Automated optimization is becoming more and more common place in the turbomachinery industry today.  What was once exclusively the domain of academics and high-end researchers, has become much more widespread today.  The rise of optimization is directly related to ever increasing computer power available and the advent of new software tools to set it up.  Virtually every category of turbomachinery has adopted it, at least to some degree.  One can find many examples of advanced optimization in the open literature but more practical applications can add value to your product line in a very reasonable time and effort.  

Super Critical CO2 Compressor Design

by Mark R. Anderson, CTO of Concepts NREC on Aug 14, 2020 11:00:00 AM

Super critical carbon dioxide power (sCO2) cycles are attracting a lot of interest these days all over the world. Many initiatives using various levels of private and public funding are in progress in several countries right now. Preliminary testing on small scale units have shown that such systems are technically viable. The next round of larger scale testing under way now will determine if the concepts are financially viable as well.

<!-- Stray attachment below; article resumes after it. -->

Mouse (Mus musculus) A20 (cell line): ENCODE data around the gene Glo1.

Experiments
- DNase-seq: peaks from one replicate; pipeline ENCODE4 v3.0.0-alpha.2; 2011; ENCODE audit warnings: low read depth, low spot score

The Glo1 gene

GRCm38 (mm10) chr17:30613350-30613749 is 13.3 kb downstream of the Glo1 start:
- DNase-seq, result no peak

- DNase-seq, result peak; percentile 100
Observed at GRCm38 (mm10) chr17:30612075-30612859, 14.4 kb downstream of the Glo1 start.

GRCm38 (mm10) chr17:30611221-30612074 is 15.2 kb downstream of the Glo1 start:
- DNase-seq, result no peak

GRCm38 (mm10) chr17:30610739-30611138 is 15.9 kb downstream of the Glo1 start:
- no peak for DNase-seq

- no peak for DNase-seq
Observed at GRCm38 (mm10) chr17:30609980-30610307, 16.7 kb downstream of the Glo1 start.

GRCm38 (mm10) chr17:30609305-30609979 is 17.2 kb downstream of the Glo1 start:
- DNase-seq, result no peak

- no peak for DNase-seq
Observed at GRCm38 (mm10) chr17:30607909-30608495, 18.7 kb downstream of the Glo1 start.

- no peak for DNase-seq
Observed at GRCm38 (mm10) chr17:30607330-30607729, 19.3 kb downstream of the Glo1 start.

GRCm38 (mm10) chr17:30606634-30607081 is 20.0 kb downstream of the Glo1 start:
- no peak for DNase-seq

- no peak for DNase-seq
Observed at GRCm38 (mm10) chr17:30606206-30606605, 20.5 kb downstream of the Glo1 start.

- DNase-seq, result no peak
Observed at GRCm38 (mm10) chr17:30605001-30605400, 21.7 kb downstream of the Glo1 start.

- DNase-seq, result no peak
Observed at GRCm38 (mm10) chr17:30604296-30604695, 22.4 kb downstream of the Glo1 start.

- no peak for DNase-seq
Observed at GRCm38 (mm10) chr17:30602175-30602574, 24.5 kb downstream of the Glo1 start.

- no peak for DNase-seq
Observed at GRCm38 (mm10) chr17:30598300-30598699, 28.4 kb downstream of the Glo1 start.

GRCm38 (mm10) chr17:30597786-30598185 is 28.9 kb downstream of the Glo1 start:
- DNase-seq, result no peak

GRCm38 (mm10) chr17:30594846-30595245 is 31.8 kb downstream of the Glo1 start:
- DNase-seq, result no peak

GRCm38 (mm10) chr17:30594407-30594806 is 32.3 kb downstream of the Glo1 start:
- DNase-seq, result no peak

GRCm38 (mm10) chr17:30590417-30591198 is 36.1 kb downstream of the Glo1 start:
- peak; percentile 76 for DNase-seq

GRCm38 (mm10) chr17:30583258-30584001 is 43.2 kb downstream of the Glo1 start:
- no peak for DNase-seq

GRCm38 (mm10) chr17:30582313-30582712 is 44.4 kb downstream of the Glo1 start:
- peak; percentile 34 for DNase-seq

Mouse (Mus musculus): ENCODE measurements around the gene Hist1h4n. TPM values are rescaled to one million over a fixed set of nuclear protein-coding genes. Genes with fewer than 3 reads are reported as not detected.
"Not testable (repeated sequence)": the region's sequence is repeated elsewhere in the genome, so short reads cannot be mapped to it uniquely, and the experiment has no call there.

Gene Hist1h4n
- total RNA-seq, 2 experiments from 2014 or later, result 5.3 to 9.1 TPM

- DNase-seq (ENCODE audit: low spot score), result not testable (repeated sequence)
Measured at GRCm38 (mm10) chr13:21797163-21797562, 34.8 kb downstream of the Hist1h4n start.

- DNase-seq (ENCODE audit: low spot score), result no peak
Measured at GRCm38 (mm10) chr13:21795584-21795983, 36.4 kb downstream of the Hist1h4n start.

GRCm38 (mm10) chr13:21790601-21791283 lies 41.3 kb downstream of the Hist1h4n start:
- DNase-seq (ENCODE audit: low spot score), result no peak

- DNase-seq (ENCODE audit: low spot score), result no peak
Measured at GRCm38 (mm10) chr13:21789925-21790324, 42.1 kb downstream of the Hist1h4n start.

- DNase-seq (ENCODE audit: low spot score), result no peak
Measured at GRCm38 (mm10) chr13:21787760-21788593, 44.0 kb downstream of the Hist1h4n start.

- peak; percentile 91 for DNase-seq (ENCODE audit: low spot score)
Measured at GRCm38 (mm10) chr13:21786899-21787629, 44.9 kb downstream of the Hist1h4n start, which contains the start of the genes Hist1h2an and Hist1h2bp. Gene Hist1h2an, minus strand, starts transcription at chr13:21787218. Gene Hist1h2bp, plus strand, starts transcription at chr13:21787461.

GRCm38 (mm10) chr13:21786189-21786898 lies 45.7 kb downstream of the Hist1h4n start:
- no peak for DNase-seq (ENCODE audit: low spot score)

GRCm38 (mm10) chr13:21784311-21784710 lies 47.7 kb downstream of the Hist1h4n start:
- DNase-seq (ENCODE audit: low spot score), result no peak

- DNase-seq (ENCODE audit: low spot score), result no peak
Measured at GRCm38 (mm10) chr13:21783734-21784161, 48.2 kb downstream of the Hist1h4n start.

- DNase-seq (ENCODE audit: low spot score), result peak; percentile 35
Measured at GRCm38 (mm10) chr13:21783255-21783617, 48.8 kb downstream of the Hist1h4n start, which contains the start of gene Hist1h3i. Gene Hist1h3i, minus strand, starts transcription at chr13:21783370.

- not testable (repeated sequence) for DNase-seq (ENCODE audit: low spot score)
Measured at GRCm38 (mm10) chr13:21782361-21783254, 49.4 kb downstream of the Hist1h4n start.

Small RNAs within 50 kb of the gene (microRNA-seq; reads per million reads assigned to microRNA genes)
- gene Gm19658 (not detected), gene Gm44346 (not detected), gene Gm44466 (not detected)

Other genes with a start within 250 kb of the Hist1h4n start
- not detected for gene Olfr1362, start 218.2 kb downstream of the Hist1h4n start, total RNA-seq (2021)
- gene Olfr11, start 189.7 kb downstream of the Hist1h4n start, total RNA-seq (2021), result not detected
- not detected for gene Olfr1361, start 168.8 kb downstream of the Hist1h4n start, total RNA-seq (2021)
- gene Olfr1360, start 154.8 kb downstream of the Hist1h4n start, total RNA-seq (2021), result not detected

Turbomachinery Design for Medical Devices Including Compressors, Fans, Blowers, and Pumps

by Daniel V. Hinch, Corporate VP Sales and Marketing, Concepts NREC on Aug 7, 2020 11:00:00 AM